S. Korean Soccer Chief Drops Candidacy
Chung Mong Jun, the charismatic mogul credited with organizing the World Cup, dropped out of the contest to become South Korea’s next president and pledged to support the candidate of the ruling party.
Dejected and appearing on the verge of tears, Chung announced his decision early today after a specially commissioned poll showed him slightly behind Roh Mu Hyun, a protege of President Kim Dae Jung.
“I will give my full support for [Roh’s] victory in the election,” Chung told supporters in an uncharacteristically terse speech at his campaign headquarters. He and Roh had agreed earlier that the weaker candidate would drop out of the race.
Chung’s withdrawal may give new life to Roh’s flagging campaign and raises hopes for supporters of the South’s “sunshine policy” of engagement with North Korea. Roh, a 55-year-old human rights lawyer, is a leading voice in the liberal political camp in South Korea. If both he and Chung had remained in the race, it was a virtual certainty that conservative Lee Hoi Chang would emerge the victor on election day, Dec. 19.
The 50-year-old Chung, handsome, multilingual and rich, had added a touch of panache to an otherwise colorless contest. As a vice president of FIFA, world soccer’s governing body, he rose to prominence this year when South Korea co-hosted the World Cup with Japan. An heir to the giant Hyundai conglomerate, which has led the South Korean business community in investing in North Korea, Chung supports continued aid to the impoverished communist state.
The revelation in October that North Korea was violating a pledge not to develop nuclear weapons threw a wrench into the political equations. It tilted the South Korean electorate to the right and put Lee strongly in the lead. Lee, 67, the head of the opposition Grand National Party and a former supreme court justice, finished second behind Kim in the 1997 presidential election. Kim is barred by the constitution from seeking another five-year term.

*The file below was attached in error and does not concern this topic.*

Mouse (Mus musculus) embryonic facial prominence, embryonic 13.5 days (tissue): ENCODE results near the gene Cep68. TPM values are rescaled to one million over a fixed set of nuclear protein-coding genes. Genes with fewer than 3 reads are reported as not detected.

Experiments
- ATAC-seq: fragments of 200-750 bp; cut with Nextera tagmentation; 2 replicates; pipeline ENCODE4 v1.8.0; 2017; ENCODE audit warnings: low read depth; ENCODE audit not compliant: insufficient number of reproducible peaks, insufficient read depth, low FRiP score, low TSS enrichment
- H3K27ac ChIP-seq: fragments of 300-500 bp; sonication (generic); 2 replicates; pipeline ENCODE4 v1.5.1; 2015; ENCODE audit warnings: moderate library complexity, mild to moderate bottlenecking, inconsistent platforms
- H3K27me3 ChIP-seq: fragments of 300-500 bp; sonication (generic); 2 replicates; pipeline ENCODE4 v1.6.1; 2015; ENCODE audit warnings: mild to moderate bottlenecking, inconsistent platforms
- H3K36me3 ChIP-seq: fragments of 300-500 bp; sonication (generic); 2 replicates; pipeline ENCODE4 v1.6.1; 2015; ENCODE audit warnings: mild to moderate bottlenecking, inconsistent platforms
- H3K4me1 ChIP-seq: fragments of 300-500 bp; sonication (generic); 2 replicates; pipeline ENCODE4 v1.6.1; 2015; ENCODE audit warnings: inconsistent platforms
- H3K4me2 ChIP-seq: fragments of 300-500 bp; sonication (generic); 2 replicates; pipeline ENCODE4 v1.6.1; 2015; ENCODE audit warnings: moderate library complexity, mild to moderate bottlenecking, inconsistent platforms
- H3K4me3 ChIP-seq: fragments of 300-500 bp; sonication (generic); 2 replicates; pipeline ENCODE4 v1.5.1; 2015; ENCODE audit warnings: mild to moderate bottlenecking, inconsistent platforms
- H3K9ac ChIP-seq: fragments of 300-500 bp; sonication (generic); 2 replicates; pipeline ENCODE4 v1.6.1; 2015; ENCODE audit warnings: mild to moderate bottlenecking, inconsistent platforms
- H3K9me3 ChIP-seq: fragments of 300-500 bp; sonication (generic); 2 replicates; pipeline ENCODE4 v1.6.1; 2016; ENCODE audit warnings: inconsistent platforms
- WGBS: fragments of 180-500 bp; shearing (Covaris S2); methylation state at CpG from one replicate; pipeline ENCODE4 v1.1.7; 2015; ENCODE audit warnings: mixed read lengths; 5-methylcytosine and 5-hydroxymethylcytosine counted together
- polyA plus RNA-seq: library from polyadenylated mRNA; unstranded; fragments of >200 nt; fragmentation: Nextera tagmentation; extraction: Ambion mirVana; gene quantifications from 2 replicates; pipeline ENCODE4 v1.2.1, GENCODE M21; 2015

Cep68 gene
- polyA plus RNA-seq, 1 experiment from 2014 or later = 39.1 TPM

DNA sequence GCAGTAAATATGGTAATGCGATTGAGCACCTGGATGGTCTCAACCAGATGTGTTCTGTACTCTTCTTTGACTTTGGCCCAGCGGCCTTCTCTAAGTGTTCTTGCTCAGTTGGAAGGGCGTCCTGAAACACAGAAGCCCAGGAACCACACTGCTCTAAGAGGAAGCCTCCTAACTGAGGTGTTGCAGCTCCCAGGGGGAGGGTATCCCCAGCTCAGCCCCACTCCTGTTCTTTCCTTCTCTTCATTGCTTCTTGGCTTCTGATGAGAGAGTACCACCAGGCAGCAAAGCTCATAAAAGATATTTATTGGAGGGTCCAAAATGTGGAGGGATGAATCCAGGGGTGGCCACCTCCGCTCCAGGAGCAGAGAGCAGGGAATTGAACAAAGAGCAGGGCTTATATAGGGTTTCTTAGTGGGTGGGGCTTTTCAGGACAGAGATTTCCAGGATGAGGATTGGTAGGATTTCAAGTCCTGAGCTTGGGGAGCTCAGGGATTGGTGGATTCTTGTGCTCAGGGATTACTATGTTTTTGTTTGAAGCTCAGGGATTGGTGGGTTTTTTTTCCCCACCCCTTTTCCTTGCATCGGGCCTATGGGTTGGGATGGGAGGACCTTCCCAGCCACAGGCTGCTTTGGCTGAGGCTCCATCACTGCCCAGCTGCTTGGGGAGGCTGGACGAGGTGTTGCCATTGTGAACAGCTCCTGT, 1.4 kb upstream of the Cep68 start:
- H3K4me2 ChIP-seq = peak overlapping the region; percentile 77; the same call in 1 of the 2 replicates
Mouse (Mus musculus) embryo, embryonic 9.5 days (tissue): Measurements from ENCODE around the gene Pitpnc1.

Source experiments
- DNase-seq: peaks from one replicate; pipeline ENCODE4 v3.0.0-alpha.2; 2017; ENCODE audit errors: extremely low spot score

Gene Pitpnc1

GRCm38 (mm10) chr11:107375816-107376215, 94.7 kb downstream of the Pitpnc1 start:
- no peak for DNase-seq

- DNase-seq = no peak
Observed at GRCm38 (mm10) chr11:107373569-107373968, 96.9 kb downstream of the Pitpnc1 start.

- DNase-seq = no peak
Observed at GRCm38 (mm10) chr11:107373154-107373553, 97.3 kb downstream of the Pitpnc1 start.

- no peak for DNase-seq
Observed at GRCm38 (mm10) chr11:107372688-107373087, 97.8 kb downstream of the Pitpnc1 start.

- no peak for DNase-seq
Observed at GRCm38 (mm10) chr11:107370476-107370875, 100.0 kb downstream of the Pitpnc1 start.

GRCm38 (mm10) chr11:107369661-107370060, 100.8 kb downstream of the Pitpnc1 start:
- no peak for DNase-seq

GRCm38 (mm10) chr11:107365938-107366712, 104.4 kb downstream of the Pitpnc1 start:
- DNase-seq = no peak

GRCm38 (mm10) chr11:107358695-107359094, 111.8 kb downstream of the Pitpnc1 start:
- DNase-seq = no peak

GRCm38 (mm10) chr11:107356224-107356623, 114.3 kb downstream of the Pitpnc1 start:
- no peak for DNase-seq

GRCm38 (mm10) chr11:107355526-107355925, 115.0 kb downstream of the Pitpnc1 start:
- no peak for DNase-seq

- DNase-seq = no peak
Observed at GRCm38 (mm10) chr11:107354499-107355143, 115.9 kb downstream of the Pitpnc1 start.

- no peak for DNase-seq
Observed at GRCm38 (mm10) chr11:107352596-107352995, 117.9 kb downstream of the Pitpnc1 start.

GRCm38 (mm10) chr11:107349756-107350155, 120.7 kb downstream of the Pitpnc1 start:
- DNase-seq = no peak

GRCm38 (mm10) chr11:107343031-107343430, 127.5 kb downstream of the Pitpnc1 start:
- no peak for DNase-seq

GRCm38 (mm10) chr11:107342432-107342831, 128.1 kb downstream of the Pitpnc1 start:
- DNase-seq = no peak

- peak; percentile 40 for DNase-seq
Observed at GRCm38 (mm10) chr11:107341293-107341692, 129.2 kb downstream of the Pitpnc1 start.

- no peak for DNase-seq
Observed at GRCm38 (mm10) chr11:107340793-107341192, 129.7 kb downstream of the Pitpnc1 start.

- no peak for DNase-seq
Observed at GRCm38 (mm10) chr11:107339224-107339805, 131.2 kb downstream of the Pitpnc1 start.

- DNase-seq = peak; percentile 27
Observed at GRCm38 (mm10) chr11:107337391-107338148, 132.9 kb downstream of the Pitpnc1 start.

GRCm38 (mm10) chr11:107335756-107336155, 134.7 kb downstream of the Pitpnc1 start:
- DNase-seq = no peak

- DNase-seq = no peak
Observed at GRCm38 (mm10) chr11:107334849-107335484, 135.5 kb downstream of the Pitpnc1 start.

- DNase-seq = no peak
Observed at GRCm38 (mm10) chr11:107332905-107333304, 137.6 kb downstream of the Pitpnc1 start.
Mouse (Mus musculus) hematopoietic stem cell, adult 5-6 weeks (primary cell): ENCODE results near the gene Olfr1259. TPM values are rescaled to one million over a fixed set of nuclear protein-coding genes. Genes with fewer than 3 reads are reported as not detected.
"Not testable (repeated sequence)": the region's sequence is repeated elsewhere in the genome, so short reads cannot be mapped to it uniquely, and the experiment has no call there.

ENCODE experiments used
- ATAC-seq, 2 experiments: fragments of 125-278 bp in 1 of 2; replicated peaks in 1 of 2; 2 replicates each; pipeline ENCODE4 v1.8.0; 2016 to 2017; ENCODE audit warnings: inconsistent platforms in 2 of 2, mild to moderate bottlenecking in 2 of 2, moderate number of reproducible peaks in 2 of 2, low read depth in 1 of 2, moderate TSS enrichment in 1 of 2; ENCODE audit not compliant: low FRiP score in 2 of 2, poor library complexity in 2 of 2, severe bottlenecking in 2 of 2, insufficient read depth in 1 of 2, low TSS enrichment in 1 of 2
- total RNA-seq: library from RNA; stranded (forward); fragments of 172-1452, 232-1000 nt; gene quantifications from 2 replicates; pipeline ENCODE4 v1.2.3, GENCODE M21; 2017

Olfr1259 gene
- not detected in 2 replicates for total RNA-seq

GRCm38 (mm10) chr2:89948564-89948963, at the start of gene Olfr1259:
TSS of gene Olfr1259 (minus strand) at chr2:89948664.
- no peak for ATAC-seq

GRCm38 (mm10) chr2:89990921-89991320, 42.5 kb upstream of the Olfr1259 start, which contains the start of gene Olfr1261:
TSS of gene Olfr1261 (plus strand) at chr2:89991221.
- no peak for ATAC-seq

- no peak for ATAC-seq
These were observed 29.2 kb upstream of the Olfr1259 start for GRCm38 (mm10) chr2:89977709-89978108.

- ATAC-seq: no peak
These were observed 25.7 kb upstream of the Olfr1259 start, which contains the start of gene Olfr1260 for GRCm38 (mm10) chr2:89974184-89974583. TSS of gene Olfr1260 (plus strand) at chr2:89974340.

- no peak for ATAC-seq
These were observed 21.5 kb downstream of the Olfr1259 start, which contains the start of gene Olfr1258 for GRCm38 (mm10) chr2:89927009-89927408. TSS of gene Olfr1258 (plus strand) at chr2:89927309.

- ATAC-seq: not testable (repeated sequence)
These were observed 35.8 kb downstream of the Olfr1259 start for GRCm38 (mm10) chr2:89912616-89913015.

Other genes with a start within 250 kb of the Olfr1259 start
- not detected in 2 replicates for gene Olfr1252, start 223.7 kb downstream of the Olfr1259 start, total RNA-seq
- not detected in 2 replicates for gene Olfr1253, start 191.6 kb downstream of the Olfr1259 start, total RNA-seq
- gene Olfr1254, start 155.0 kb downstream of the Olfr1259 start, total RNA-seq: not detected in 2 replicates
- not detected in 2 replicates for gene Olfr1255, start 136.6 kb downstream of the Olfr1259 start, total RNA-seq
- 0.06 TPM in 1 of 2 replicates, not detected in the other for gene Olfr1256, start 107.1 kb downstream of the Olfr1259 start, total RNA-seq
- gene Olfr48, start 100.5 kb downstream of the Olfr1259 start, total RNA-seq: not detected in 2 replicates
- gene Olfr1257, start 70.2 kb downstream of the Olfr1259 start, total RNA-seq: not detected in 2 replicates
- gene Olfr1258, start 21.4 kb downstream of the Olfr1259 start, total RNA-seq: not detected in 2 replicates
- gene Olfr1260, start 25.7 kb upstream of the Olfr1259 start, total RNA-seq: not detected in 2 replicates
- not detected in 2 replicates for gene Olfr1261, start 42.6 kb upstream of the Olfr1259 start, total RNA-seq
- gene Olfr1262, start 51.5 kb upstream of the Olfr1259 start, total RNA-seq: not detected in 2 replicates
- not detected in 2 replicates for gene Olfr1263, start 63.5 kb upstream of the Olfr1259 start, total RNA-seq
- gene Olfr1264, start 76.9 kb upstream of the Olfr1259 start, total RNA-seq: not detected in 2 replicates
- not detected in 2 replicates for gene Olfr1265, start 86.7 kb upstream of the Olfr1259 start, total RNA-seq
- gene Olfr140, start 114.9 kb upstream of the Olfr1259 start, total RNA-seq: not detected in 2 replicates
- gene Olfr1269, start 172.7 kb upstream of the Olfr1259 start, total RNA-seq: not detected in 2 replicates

The most recent poll, taken Sunday by the South Korean newspaper Dong-A Ilbo, showed Lee slightly behind with 37.5% of the vote compared with 41.1% for Roh.
But political analysts said Chung’s withdrawal gave a bounce to Roh’s candidacy that probably cannot be maintained for the three weeks remaining until the election. A minor labor party candidate also is running.
“A lot of it will depend on North Korea’s behavior. If North Korea behaves well in the coming weeks, it will be a big help for Roh,” said Hahm Sung Deuk, a political scientist at Korea University in Seoul.
Lee has been an articulate critic of the sunshine policy, which he says is too indulgent toward North Korea.
Members of the conservative opposition party over the weekend criticized the deal between Roh and Chung as a “dirty political collaboration.”
“Their collaboration is an act of deception for the people,” Lee said Sunday while campaigning in Kwangju.
Roh dismissed the allegations. In a speech to supporters just after midnight today, he said, “We were able to give people a renewed hope in politics by providing them a chance to witness concession and fair play in politics.”
Chi Jung Nam of The Times’ Seoul Bureau contributed to this report.